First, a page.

A ‘Builders Bootcamp’ Draws on Wisdom of the Freedom Movement

If you want to be the master of your own keep, you’ll have to step away from the crowd.

Reader Contribution by Jo deVries
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by Gerry Thomasen
A cob home at Hollyhock displays artful details.

There are many hurdles to overcome if you’re wanting to escape to the country to live out the rest of your years — but most of them aren’t real. There are no benefits to worrying, only stress, and stress can be avoided.

If you moved only five rocks each day, imagine what a month’s worth of work would look like. If five people moved five rocks a day, a small stone cottage could be built in a summer.  I’ve seen barns and churches go up in a weekend. When people work together operating effectively as ants, monumental tasks can be accomplished. “The whole is greater than the sum of its parts,” Aristotle (misquote, but a good one).

Draw on Old Wisdom to Inform Your Modern Self-Sufficiency Journey

In 1845, Henry David Thoreau received permission from his friend Ralph Waldo Emerson to use a piece of land, where he then built a small cabin from recycled wood and moved in on the Fourth of July. That was an independent, truth-seeking soul, working with a kindred spirit to enrich his life and nurture his relationship with dear Mother Earth.

The two years Thoreau spent at Walden Pond were possibly the best years of his young life. He died at age 44. Some speculate it was working in his father’s pencil factory that weakened his lungs. Our lives are short and priceless, yet the best years are often sold to the highest bidder. Or stolen by an overbearing bully.

Most people feel that the government is the biggest hurdle, when undertaking anything. The biggest hurdle is your own doubt and fear. Some people have the ability to dampen your spirit. Some would stomp you out, if they could.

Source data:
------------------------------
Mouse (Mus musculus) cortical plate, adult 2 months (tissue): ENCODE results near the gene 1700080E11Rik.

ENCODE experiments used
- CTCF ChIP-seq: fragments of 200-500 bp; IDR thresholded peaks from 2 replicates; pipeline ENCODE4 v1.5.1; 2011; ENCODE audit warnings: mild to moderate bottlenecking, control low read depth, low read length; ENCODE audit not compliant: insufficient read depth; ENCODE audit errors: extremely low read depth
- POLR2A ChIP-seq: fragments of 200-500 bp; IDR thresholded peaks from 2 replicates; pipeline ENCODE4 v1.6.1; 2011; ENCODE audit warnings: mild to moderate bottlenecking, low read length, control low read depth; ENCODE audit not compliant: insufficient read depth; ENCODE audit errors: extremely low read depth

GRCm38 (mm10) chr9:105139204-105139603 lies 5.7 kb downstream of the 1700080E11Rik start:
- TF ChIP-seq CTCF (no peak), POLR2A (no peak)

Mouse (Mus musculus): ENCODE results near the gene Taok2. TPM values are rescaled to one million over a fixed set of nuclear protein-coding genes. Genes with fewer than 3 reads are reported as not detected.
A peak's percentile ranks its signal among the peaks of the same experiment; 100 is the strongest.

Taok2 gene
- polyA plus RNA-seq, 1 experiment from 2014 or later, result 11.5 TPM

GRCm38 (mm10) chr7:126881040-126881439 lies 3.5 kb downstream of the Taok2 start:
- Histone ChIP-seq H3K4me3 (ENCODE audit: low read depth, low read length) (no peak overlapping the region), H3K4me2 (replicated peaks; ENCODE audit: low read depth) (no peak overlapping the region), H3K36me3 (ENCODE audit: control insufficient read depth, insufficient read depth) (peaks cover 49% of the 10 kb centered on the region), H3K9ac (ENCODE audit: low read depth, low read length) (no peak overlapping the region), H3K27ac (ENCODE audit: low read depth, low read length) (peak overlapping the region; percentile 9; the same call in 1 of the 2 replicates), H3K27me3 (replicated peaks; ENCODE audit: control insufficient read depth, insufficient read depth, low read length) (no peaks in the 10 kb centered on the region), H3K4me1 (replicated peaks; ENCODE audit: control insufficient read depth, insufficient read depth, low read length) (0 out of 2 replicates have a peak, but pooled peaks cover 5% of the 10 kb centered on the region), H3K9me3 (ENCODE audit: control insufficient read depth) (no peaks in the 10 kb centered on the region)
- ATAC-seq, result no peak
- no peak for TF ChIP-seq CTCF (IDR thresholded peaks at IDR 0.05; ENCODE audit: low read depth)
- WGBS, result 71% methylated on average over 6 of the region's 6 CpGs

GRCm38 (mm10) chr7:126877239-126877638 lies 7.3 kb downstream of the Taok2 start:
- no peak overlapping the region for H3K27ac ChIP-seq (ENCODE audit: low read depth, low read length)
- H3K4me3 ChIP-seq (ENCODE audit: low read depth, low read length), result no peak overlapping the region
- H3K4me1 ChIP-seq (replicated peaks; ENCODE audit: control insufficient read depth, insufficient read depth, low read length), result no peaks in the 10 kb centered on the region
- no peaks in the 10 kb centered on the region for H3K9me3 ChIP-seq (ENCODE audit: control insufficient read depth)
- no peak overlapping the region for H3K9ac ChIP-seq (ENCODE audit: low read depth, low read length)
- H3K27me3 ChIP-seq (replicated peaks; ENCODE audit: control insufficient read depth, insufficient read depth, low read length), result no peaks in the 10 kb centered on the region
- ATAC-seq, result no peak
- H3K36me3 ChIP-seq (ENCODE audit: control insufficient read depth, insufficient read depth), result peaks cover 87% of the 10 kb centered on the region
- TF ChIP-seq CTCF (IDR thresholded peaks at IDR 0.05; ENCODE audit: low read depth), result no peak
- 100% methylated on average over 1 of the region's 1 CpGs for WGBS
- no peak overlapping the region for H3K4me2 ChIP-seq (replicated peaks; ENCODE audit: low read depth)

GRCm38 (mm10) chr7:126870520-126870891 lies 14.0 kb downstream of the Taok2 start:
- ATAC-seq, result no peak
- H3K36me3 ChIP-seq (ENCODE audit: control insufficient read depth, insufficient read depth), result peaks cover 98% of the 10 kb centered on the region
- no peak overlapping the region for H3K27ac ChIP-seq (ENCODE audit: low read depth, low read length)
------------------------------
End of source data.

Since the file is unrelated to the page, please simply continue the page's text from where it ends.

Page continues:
Nelson Mandela said, “If you want to make peace with your enemy, you have to work with your enemy. Then, he becomes your partner.”

Be empowered with truth, and you will be set free from your limitations and restrictions, whether real or imaginary. What’s the worst that could happen? Being cast into jail for standing up for humanitarian rights is a noble thing to do. Landing in jail because you caused disruption for travelers, commuters, local residents, and businesses that were already struggling is stupid. Pick your battles and understand that wise words can bend weapons and change hearts. Our fight is not a physical one.

Elizabeth Fry, Mahatma Gandhi, Oskar Schindler, and Mother Teresa left their comfort zone to help others. Did they change the world? They changed themselves. And as a result, many were helped and many more were inspired to follow their lead. Virtuous leaders realize: In improving the lives of others, we improve our own. But doing the right thing is never the easy thing.

There are plenty of those along the way who will say, “You can’t do that!” but I will counter with “Why not?” If you can give me evidence that my suggestion is faulty, then I want to hear it. If there’s a better way of doing it, then I’d appreciate knowing what it is. Are we not brothers?

It’s time to get real. If you want to be the master of your own keep, you’ll have to step away from the crowd.

Nelson Mandela said, “When a man is denied the right to live the life he believes in, he has no choice but to become an outlaw.”

The really worst thing that could happen to any of us is that we face our dying day, filled with regret. Let’s live the lives we were meant to live or die trying.

Education is Fundamental to Freedom

When undertaking the mountain you’ve chosen to climb, unbiased research will save you immeasurable time and energy. Ask questions of seasoned people, and really listen. Pray for leading. Watch YouTube. Document everything.